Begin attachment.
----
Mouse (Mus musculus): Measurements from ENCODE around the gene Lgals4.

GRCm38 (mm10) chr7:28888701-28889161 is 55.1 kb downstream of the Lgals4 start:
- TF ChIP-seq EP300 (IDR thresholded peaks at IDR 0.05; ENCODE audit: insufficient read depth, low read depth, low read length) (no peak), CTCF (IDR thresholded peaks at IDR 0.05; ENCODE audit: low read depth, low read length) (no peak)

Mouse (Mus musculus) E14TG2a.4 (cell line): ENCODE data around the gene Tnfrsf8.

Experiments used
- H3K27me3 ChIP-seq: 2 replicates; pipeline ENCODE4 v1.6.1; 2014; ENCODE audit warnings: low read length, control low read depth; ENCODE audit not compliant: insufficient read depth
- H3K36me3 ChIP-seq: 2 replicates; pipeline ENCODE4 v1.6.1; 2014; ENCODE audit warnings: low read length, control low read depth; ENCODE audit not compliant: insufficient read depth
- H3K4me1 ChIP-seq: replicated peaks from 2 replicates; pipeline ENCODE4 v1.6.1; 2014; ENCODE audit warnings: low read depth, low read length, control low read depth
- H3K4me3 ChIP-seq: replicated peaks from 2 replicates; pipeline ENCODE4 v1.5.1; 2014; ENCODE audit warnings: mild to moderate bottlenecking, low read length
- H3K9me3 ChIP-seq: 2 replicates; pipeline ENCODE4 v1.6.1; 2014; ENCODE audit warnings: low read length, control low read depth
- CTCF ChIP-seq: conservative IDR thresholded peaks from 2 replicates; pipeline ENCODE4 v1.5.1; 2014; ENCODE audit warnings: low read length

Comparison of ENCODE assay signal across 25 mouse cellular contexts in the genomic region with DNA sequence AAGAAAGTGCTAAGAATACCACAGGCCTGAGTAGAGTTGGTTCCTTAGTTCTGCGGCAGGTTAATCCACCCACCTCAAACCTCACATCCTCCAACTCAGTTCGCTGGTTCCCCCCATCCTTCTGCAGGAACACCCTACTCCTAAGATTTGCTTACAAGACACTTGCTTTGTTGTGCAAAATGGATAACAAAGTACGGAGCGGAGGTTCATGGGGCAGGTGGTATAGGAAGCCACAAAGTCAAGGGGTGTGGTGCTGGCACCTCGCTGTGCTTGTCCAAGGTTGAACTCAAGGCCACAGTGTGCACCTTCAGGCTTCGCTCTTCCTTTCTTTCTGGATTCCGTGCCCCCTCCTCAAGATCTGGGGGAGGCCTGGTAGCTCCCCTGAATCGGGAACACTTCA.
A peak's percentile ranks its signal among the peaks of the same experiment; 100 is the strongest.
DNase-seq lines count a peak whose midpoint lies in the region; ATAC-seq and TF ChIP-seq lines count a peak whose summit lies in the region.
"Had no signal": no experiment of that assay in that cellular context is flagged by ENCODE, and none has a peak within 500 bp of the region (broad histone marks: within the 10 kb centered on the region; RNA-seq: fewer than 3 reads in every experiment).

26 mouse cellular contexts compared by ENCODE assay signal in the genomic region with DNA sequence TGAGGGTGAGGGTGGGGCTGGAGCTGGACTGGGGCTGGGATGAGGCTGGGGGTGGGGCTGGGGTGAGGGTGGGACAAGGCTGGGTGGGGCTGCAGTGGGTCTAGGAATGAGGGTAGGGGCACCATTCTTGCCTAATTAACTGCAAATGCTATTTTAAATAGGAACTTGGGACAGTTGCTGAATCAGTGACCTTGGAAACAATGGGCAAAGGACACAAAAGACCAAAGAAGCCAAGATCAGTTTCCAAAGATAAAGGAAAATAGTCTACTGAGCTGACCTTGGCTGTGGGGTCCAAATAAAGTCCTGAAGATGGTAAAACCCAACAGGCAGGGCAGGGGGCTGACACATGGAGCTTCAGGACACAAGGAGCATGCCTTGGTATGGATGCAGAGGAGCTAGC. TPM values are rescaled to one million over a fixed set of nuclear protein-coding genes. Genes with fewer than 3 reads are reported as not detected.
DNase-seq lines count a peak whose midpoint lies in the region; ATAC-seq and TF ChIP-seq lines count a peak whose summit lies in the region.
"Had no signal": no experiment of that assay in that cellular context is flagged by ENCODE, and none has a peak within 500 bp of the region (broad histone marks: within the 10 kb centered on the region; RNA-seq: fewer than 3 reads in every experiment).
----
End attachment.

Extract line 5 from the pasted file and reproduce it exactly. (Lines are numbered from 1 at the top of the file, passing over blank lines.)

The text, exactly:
Experiments used